What You Need to Know About Loss Aversion & Trading 3
Another example of loss aversion causing us to act against ourselves is when it prevents us from crystallizing losses when our positions turn against us.
Returning to our hypothetical trader and his position in Apple, loss aversion creeps into his decision making process when he has to decide whether or not to close out his position after it turns against him.
3. Loss Aversion
Having gone long at $145 and seeing the share price run just a few cents shy of his price target, Apple fell down into the mid $142 level, leaving him nursing a loss. At this juncture, he has to decide whether or not to hold on to his shares and wait/hope for price to rally, or take his losses and exit.
The logical approach would be for him to decide at what level he needs to exit the position, and from there calculate a risk-reward ratio based on his already determined price target of $149.98. If the ratio is in his favor, then holding on to his shares and waiting to see what happens is a logical thing to do.
If the ratio is not in his favor, then the opposite needs to be done – close the position and exit the trade. (Note that he really needed to calculate the risk reward ratio as well as the stop loss level before putting on the trade)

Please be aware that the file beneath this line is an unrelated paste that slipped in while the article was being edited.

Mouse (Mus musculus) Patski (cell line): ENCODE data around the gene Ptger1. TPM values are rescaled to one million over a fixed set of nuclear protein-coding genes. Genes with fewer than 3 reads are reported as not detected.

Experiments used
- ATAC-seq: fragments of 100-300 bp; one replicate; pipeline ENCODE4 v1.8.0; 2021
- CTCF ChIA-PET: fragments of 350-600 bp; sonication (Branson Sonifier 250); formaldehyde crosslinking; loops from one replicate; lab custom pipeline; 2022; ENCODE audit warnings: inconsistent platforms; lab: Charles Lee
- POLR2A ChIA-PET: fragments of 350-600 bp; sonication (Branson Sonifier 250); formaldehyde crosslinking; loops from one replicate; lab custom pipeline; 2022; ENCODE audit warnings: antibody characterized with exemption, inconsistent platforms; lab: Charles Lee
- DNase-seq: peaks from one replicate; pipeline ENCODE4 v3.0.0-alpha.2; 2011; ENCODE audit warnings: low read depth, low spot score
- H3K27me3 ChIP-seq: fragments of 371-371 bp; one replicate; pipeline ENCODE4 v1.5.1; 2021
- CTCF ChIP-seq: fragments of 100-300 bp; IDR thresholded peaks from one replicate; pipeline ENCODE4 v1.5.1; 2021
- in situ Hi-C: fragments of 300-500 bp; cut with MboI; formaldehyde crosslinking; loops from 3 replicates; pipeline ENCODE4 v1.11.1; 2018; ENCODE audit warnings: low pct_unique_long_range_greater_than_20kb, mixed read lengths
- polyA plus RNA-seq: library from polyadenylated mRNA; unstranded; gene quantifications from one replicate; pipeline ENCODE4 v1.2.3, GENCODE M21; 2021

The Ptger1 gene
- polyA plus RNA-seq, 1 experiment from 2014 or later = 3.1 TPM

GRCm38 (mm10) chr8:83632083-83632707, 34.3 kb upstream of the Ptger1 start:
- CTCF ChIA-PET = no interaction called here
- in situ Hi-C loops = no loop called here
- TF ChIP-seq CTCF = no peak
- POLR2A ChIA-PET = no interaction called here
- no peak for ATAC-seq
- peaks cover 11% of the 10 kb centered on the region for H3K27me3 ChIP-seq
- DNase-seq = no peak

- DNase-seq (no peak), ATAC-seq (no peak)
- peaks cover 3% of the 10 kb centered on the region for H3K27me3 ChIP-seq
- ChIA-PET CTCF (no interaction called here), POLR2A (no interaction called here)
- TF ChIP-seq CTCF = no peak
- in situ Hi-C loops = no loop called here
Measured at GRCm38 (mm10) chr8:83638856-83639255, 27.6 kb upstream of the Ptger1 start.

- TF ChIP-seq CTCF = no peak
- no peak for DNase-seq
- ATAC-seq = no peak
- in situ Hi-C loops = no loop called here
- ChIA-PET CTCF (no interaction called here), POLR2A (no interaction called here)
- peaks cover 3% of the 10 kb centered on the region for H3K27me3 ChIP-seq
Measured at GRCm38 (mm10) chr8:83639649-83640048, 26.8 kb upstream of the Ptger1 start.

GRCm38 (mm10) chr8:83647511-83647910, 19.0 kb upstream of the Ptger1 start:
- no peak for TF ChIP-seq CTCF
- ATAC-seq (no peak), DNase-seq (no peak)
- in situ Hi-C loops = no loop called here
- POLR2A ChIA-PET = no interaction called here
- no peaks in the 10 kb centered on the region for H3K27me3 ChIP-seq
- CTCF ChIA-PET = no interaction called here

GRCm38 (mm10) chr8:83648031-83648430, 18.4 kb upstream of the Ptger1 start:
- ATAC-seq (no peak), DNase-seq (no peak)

However, this simple decision is complicated by loss aversion.
Since closing out the position would make his losses real while simultaneously ending any hope of him being able to make money on the trade, his mind will be screaming at him not to do it.
This in turn exposes him to even more losses if prices continue to fall. Should this occur, and he allows the loss to snowball even further, he runs the risk of bankrupting his account!
Loss aversion, if left unchecked, has the power to dominate our thought processes and cause traders to lose money. Firstly by not taking potentially profitable trades, and secondly by causing small losses to snowball into massive ones.
The effects of this bias are insidious to any trader’s PnL, and as such needs to be actively guarded against. An effective way to do this is to maintain the discipline of calculating reward/risk ratios for every potential trade, and logging these ratios in a trading journal.
When this is done, a trader can get a good idea of how the potential profit of each trade stacks up against the risk that must be taken to achieve those profits. This in turn allows traders to quickly and easily compare the relative merits of different trades.
This process should imbue traders with some degree of confidence in their decision making process. Which can help ensure that trading decisions are made based on the relative merits of risk and reward together, instead of purely focusing on the potential of losing money.
Ultimately, the discipline of this process, when practiced repeatedly over long periods of time, can help all of us to better guard our decisions against our natural human aversion to loss.
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